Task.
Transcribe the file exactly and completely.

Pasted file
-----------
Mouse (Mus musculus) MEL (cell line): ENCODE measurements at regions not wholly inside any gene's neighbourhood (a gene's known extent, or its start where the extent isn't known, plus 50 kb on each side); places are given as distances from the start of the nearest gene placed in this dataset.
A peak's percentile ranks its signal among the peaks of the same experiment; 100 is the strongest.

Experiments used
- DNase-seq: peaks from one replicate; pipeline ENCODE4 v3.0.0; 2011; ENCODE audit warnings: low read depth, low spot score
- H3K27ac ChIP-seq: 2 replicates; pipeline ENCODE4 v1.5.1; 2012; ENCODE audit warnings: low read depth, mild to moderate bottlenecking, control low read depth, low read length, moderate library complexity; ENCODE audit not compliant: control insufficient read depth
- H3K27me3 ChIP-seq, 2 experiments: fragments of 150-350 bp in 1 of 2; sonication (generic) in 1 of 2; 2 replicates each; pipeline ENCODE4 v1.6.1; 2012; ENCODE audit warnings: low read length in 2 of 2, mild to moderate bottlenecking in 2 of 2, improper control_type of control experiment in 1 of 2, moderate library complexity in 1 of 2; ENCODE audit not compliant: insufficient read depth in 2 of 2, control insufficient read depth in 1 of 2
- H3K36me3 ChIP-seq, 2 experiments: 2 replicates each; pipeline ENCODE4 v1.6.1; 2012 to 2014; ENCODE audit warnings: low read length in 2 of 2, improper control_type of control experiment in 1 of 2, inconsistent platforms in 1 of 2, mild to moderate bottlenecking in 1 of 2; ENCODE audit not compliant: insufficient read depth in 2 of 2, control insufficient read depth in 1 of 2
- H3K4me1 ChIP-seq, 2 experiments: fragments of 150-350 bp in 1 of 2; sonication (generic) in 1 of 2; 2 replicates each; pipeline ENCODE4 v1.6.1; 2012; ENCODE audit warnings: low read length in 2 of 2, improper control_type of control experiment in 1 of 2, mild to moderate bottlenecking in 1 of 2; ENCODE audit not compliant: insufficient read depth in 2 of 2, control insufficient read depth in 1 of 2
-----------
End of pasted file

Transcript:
Mouse (Mus musculus) MEL (cell line): ENCODE measurements at regions not wholly inside any gene's neighbourhood (a gene's known extent, or its start where the extent isn't known, plus 50 kb on each side); places are given as distances from the start of the nearest gene placed in this dataset.
A peak's percentile ranks its signal among the peaks of the same experiment; 100 is the strongest.

Experiments used
- DNase-seq: peaks from one replicate; pipeline ENCODE4 v3.0.0; 2011; ENCODE audit warnings: low read depth, low spot score
- H3K27ac ChIP-seq: 2 replicates; pipeline ENCODE4 v1.5.1; 2012; ENCODE audit warnings: low read depth, mild to moderate bottlenecking, control low read depth, low read length, moderate library complexity; ENCODE audit not compliant: control insufficient read depth
- H3K27me3 ChIP-seq, 2 experiments: fragments of 150-350 bp in 1 of 2; sonication (generic) in 1 of 2; 2 replicates each; pipeline ENCODE4 v1.6.1; 2012; ENCODE audit warnings: low read length in 2 of 2, mild to moderate bottlenecking in 2 of 2, improper control_type of control experiment in 1 of 2, moderate library complexity in 1 of 2; ENCODE audit not compliant: insufficient read depth in 2 of 2, control insufficient read depth in 1 of 2
- H3K36me3 ChIP-seq, 2 experiments: 2 replicates each; pipeline ENCODE4 v1.6.1; 2012 to 2014; ENCODE audit warnings: low read length in 2 of 2, improper control_type of control experiment in 1 of 2, inconsistent platforms in 1 of 2, mild to moderate bottlenecking in 1 of 2; ENCODE audit not compliant: insufficient read depth in 2 of 2, control insufficient read depth in 1 of 2
- H3K4me1 ChIP-seq, 2 experiments: fragments of 150-350 bp in 1 of 2; sonication (generic) in 1 of 2; 2 replicates each; pipeline ENCODE4 v1.6.1; 2012; ENCODE audit warnings: low read length in 2 of 2, improper control_type of control experiment in 1 of 2, mild to moderate bottlenecking in 1 of 2; ENCODE audit not compliant: insufficient read depth in 2 of 2, control insufficient read depth in 1 of 2